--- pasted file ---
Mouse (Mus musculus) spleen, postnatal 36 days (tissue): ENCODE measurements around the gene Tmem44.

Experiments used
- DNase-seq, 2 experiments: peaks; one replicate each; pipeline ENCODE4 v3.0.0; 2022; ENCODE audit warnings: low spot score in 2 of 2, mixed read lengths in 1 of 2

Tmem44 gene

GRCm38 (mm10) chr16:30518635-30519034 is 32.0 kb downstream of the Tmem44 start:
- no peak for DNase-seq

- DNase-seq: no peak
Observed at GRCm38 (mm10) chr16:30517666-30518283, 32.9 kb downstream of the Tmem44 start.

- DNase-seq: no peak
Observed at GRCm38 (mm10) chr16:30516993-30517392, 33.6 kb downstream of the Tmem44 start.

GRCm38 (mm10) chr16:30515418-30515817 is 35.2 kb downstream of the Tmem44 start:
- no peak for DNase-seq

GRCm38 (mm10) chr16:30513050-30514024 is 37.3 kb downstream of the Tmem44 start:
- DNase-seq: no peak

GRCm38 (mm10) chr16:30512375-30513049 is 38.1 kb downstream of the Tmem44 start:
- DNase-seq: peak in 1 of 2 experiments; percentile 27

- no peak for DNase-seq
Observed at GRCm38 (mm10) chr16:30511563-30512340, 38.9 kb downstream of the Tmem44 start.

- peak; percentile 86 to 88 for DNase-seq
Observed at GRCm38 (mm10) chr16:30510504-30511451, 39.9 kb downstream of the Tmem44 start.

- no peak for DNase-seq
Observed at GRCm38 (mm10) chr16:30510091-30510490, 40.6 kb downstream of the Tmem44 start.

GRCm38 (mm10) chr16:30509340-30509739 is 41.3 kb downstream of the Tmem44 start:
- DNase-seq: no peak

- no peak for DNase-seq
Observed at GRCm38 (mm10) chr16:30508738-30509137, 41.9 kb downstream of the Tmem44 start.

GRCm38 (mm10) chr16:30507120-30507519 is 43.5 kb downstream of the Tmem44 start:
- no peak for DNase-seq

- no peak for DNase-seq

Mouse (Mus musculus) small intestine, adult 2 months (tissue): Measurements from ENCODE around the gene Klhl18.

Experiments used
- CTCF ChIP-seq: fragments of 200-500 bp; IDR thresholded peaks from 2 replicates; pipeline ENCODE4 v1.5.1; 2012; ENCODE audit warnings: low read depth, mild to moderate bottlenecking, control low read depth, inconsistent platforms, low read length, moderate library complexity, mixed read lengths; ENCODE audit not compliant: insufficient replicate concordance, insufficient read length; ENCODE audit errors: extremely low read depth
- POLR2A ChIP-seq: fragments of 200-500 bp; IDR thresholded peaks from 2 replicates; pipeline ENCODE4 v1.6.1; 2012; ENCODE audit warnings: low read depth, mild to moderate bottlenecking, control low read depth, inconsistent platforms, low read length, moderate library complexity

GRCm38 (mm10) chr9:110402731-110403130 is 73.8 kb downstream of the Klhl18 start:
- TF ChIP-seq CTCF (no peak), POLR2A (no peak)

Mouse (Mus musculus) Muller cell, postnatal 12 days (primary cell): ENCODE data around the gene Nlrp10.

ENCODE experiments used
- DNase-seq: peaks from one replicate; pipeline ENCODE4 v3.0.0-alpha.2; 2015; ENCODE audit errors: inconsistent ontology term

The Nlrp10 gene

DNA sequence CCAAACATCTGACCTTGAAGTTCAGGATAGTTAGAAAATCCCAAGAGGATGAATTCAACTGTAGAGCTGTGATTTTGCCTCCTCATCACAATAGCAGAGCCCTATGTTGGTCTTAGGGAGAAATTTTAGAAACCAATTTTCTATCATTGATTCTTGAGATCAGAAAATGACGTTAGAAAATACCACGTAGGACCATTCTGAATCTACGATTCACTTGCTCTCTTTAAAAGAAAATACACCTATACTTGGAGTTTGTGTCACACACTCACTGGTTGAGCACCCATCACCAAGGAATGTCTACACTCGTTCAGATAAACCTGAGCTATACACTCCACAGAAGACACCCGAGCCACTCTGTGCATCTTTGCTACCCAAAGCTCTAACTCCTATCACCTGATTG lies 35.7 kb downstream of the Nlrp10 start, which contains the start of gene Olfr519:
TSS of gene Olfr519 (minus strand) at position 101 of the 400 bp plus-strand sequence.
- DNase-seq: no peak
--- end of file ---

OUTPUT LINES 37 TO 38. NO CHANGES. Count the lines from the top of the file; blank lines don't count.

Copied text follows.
ENCODE experiments used
- DNase-seq: peaks from one replicate; pipeline ENCODE4 v3.0.0-alpha.2; 2015; ENCODE audit errors: inconsistent ontology term